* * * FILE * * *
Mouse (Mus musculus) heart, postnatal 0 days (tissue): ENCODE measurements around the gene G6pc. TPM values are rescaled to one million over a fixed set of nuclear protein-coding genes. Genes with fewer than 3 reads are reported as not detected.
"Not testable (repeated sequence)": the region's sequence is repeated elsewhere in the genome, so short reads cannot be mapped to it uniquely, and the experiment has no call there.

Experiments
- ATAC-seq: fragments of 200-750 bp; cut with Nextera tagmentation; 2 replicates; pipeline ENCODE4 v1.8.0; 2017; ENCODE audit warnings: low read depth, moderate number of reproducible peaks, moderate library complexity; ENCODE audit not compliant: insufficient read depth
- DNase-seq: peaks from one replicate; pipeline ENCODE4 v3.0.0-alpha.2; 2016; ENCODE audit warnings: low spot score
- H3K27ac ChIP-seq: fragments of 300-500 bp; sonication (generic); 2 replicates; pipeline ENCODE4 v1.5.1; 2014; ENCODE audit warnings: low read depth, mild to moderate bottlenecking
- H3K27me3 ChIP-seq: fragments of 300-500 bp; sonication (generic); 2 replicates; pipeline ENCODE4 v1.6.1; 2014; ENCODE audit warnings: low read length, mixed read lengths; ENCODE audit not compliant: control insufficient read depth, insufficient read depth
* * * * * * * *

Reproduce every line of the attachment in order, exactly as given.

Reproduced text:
Mouse (Mus musculus) heart, postnatal 0 days (tissue): ENCODE measurements around the gene G6pc. TPM values are rescaled to one million over a fixed set of nuclear protein-coding genes. Genes with fewer than 3 reads are reported as not detected.
"Not testable (repeated sequence)": the region's sequence is repeated elsewhere in the genome, so short reads cannot be mapped to it uniquely, and the experiment has no call there.

Experiments
- ATAC-seq: fragments of 200-750 bp; cut with Nextera tagmentation; 2 replicates; pipeline ENCODE4 v1.8.0; 2017; ENCODE audit warnings: low read depth, moderate number of reproducible peaks, moderate library complexity; ENCODE audit not compliant: insufficient read depth
- DNase-seq: peaks from one replicate; pipeline ENCODE4 v3.0.0-alpha.2; 2016; ENCODE audit warnings: low spot score
- H3K27ac ChIP-seq: fragments of 300-500 bp; sonication (generic); 2 replicates; pipeline ENCODE4 v1.5.1; 2014; ENCODE audit warnings: low read depth, mild to moderate bottlenecking
- H3K27me3 ChIP-seq: fragments of 300-500 bp; sonication (generic); 2 replicates; pipeline ENCODE4 v1.6.1; 2014; ENCODE audit warnings: low read length, mixed read lengths; ENCODE audit not compliant: control insufficient read depth, insufficient read depth